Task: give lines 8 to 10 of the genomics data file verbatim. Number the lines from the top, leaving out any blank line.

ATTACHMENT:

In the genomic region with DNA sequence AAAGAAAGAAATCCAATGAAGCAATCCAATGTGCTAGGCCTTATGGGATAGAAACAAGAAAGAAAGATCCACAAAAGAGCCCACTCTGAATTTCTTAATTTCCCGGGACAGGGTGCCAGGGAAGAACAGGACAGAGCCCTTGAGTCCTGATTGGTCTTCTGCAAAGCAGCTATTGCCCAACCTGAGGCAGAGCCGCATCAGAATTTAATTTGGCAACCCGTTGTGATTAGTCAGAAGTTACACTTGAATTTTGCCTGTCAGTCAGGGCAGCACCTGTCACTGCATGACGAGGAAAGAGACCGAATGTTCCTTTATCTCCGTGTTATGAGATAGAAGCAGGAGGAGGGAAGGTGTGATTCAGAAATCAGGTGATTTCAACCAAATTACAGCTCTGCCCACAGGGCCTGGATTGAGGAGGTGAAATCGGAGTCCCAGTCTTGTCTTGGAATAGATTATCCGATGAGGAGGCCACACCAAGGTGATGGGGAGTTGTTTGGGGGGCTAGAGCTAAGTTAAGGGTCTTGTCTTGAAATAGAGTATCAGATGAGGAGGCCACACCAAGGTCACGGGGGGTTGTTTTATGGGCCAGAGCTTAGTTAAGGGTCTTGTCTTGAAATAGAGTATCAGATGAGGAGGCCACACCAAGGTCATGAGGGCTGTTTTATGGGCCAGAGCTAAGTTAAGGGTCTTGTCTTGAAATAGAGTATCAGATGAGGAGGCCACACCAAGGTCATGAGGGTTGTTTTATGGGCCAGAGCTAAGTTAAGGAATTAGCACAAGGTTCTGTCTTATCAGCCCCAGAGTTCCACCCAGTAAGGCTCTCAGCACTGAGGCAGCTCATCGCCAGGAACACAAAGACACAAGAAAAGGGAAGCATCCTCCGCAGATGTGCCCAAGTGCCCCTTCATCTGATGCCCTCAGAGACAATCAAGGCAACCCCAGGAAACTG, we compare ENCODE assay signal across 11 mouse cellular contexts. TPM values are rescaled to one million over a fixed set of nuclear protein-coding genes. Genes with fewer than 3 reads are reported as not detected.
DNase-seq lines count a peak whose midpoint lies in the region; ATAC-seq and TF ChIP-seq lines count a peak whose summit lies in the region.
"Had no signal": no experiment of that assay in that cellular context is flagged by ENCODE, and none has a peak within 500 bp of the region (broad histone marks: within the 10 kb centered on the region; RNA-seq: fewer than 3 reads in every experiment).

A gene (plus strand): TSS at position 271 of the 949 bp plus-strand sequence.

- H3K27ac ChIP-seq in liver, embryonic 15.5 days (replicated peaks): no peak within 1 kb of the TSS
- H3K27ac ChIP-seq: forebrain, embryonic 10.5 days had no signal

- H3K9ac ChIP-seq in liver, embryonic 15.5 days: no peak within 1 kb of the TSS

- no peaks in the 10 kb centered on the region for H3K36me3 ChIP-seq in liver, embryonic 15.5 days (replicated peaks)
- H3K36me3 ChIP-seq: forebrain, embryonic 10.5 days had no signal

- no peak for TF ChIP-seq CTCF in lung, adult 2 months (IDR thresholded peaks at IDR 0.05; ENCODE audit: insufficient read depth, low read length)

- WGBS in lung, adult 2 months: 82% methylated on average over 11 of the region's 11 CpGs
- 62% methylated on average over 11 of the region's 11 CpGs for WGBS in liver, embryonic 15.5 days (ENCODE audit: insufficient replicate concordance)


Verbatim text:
- no peaks in the 10 kb centered on the region for H3K36me3 ChIP-seq in liver, embryonic 15.5 days (replicated peaks)
- H3K36me3 ChIP-seq: forebrain, embryonic 10.5 days had no signal

- no peak for TF ChIP-seq CTCF in lung, adult 2 months (IDR thresholded peaks at IDR 0.05; ENCODE audit: insufficient read depth, low read length)